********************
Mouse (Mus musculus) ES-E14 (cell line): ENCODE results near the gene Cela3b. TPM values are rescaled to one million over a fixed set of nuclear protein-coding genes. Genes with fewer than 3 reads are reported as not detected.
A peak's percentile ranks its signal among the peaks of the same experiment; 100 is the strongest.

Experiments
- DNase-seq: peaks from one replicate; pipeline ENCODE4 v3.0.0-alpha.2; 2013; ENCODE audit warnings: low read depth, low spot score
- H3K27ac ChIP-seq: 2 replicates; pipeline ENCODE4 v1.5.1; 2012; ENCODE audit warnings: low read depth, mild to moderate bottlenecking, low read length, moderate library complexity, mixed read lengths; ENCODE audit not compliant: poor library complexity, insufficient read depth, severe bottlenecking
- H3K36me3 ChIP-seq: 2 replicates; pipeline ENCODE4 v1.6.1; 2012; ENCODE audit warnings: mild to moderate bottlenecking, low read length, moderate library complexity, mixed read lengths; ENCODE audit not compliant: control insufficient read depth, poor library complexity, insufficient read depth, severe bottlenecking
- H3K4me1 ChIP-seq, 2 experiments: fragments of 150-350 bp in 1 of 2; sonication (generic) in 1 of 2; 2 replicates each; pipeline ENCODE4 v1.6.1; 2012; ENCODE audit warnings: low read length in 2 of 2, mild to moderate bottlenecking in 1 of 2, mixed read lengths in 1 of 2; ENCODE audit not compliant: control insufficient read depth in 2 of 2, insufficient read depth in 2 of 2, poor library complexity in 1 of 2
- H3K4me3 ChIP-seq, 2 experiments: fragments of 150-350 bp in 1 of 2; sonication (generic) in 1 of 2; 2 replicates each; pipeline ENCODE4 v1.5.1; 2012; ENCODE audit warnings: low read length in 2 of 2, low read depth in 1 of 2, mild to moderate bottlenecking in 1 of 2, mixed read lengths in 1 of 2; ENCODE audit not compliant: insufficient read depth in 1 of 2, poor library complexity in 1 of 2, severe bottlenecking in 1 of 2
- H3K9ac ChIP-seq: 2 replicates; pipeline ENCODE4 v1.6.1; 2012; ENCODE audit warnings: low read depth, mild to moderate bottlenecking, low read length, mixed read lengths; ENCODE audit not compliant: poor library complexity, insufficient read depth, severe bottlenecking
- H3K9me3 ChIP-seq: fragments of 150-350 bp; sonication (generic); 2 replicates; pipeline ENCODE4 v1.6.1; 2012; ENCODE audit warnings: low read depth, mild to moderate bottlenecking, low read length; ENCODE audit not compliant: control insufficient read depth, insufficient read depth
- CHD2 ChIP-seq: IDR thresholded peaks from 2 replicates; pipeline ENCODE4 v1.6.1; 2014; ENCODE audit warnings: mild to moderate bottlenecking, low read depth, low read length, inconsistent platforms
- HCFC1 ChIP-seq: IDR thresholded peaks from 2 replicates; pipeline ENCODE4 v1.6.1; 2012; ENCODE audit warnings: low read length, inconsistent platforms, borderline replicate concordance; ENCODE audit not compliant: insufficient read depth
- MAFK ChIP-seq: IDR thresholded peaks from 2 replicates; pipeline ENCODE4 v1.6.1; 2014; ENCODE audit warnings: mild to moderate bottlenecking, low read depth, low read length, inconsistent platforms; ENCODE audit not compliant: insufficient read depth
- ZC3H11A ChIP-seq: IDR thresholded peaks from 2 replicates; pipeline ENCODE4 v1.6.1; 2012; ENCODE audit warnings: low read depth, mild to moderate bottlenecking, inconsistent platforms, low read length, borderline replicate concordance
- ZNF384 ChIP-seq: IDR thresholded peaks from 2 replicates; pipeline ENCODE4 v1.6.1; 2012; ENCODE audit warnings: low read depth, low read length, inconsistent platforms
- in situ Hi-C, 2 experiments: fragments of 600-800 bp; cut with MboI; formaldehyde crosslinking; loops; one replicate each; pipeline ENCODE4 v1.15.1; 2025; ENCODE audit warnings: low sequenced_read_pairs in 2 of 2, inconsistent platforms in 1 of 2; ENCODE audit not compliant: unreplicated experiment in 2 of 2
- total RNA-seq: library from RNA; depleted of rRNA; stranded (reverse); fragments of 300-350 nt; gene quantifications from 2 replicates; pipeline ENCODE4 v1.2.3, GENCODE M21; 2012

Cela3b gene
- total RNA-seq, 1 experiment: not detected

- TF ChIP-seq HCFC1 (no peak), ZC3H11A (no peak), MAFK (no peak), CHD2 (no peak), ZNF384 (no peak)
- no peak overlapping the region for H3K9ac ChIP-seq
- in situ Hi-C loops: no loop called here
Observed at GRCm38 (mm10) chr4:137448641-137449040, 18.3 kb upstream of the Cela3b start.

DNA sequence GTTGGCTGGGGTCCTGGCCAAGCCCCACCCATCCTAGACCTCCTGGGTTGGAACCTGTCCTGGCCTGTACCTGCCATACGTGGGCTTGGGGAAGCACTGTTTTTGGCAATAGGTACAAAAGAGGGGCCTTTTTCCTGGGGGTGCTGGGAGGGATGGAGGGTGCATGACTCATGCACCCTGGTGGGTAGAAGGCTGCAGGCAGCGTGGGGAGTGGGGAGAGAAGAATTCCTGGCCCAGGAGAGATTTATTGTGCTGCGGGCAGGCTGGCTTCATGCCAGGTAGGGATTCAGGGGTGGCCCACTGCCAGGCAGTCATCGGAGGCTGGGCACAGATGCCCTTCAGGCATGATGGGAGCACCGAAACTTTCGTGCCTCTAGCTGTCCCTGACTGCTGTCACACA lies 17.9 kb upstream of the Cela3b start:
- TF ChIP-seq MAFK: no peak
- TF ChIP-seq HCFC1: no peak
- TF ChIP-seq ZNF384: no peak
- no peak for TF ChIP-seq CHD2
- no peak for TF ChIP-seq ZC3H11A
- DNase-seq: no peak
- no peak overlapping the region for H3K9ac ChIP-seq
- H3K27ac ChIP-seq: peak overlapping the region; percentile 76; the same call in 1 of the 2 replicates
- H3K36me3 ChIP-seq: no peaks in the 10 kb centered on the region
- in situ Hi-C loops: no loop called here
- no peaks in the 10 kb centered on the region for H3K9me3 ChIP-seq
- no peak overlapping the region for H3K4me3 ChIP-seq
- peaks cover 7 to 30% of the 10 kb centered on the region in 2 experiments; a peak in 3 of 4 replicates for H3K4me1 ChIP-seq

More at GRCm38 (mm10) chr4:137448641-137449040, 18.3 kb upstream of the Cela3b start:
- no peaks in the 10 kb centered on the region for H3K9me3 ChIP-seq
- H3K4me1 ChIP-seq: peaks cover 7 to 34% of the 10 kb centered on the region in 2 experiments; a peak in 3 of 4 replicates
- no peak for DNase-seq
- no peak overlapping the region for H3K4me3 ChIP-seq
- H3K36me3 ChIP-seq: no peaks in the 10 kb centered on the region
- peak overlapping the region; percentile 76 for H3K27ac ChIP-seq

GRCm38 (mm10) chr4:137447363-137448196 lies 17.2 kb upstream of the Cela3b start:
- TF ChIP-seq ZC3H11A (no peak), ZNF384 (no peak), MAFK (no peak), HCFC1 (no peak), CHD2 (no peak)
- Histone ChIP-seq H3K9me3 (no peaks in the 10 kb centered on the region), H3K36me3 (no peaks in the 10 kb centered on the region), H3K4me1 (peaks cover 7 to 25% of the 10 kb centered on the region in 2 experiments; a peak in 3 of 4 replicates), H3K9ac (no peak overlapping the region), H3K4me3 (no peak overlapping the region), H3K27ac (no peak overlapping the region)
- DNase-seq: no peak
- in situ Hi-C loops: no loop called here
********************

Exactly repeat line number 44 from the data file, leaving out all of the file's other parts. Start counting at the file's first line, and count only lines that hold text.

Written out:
- peak overlapping the region; percentile 76 for H3K27ac ChIP-seq